Robert Lee Frost (1874 – 1963)
Robert Lee Frost was an essentially pastoral poet often associated with
rural New England, Frost wrote poems whose philosophical dimensions transcend
any region. Although his verse forms are traditional he was a pioneer in the interplay of rhythm and meter and in
the poetic use of the vocabulary and inflections of everyday speech. His poetry
is thus both traditional and experimental, regional and universal.
After his father's death in 1885, the family left
California and settled in Massachusetts. Frost attended high school in that
state, but remained less than one semester. Returning
to Massachusetts, he taughtschool and worked in a mill and as a newspaper
reporter. In 1894 he sold "My Butterfly: An Elegy" to The Independent, a New
York literary journal. A year later he married Elinor White. From 1897 to 1899
he attended Harvard College as a special student but left without a degree. Over
the next ten years he wrote (but rarely published) poems, operated a farm in
Derry, New Hampshire (purchased for him by his paternal grandfather), and
supplemented his income by teaching at Derry's Pinkerton Academy.
In 1912 he sold the farm and used the proceeds to take his
family to England, where he could devote himself entirely to writing. His
efforts to establish himself and his work were almost immediately successful. A
Boy's Will was accepted by a London publisher and brought out in 1913, followed
a year later by North of Boston. Favorable reviews on both sides of the Atlantic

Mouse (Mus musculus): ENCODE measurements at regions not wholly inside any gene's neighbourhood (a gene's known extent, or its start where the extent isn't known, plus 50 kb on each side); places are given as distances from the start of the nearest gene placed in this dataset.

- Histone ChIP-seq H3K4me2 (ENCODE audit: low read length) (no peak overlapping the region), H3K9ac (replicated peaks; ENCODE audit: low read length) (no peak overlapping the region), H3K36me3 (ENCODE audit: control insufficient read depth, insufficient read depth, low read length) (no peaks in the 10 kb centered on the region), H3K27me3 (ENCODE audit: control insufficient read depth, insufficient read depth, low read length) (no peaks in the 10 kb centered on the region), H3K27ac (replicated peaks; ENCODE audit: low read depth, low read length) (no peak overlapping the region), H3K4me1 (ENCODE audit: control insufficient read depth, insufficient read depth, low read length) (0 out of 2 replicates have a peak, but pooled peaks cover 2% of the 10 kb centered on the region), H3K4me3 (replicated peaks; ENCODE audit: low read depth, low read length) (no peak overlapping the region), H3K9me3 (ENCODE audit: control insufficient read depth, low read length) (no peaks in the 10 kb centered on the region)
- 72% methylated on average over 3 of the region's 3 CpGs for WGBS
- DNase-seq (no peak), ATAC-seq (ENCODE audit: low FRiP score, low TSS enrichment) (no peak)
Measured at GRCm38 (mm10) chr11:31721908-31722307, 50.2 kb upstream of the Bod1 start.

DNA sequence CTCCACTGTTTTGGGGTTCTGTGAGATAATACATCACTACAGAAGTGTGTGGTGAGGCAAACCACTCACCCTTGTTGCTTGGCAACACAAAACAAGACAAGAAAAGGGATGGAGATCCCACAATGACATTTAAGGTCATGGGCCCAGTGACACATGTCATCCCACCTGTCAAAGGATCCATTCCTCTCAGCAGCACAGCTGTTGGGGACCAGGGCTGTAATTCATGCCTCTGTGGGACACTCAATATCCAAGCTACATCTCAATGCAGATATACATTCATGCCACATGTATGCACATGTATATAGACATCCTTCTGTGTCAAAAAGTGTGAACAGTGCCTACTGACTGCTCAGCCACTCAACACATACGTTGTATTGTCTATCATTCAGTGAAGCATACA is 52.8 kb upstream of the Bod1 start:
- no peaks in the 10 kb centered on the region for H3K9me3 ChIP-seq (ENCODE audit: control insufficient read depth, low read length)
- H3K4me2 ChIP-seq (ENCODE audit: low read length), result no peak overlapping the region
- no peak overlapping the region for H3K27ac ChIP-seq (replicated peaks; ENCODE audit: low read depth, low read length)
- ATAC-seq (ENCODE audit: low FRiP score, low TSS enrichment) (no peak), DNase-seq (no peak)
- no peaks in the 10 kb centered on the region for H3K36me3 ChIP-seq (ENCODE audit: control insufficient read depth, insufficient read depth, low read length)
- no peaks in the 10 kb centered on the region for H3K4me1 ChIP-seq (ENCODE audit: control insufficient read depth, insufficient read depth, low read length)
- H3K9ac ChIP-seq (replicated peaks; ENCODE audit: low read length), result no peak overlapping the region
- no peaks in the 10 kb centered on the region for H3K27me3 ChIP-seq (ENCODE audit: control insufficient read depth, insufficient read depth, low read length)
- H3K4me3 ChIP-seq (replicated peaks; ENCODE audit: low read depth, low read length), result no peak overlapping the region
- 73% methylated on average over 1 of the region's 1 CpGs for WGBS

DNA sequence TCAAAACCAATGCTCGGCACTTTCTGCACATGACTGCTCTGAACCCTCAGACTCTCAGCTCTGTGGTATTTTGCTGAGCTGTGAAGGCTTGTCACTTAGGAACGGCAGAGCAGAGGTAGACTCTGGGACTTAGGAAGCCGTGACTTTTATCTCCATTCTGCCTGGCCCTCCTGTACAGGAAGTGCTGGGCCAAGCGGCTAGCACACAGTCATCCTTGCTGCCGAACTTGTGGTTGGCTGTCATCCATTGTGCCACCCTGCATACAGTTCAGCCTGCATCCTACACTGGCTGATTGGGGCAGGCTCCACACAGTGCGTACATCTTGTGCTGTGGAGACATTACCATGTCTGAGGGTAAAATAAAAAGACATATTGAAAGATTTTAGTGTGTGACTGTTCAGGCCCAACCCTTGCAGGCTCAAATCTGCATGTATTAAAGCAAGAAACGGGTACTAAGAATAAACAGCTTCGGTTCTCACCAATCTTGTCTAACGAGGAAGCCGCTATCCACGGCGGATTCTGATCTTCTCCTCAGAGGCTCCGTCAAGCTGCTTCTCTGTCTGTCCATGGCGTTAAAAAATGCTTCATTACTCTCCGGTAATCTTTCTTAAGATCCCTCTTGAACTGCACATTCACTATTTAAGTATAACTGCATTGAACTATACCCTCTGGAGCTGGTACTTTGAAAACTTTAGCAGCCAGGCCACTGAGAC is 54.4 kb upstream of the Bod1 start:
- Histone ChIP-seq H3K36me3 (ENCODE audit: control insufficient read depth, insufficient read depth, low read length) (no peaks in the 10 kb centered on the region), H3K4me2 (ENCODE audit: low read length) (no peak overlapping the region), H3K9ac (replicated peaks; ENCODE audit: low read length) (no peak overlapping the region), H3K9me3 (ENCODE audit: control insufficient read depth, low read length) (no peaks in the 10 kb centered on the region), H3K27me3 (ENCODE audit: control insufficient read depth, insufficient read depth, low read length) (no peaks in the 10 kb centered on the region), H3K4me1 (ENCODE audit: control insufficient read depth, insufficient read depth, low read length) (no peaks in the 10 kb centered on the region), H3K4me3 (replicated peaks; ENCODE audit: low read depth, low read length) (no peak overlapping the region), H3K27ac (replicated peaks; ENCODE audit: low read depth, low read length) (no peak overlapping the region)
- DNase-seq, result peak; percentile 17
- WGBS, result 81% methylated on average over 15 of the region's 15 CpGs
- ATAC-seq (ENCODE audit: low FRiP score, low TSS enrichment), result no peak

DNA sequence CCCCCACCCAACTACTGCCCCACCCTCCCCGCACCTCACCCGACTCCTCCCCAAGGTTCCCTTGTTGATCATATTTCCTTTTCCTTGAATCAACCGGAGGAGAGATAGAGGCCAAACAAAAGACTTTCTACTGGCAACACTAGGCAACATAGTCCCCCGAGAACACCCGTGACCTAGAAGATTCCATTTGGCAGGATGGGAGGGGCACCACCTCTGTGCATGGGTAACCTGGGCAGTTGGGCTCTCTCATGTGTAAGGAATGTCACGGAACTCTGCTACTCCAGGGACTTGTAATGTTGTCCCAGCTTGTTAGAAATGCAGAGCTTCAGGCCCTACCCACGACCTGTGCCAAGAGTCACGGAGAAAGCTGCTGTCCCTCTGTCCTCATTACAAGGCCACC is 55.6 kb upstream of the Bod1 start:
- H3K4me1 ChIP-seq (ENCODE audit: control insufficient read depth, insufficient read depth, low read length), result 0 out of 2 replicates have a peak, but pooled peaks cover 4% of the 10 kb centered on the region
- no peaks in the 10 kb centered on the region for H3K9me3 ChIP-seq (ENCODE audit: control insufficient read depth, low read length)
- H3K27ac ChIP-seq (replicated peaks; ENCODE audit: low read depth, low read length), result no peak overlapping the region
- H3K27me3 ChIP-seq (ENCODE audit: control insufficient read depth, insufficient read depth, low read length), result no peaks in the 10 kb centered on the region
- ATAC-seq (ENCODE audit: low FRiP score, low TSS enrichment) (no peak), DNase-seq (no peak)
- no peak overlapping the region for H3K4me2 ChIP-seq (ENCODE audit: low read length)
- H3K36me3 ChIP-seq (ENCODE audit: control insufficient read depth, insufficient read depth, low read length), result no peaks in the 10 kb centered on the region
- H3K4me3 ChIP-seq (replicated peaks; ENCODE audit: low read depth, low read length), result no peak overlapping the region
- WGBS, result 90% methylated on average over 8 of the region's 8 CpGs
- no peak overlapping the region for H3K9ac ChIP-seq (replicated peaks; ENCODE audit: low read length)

resulted in American publication of the books by Henry Holt and Company, Frost's
primary American publisher, and in the establishing of Frost's transatlantic
Sales of that book and of A Boy's Will enabled Frost to buy a farm in Franconia,
N.H.; to place new poems in literary periodicals and publish a third book,
Mountain Interval (1916); and to embark on a long career of writing, teaching,
and lecturing. In 1924 he received a Pulitzer Prize in poetry for New Hampshire
(1923). He was lauded again for Collected Poems (1930), A Further Range (1936),
and A Witness Tree (1942). Over the years he received an unprecedented number
and range of literary, academic, and public honors.
Frost's importance as a poet derives from the power and memorability of
particular poems. "The Death of the Hired Man" (from North of Boston) combines
lyric and dramatic poetry in blank verse. "After Apple-Picking" (from the same
volume) is a free-verse dream poem with philosophical undertones. "Mending Wall"
(also published in North of Boston) demonstrates Frost's simultaneous command of
lyrical verse, dramatic conversation, and ironic commentary. "The Road Not
Taken" and "Birches" (from Mountain Interval) and the oft-studied "Stopping by
Woods on a Snowy Evening" (from New Hampshire) exemplify Frost's ability to join
the pastoral and philosophical modes in lyrics of unforgettable beauty.
Frost's poetic and political conservatism caused him to lose favor with some
literary critics, but his reputation as a major poet is secure. He
unquestionably succeeded in realizing his life's ambition: to write "a few poems
it will be hard to get rid of.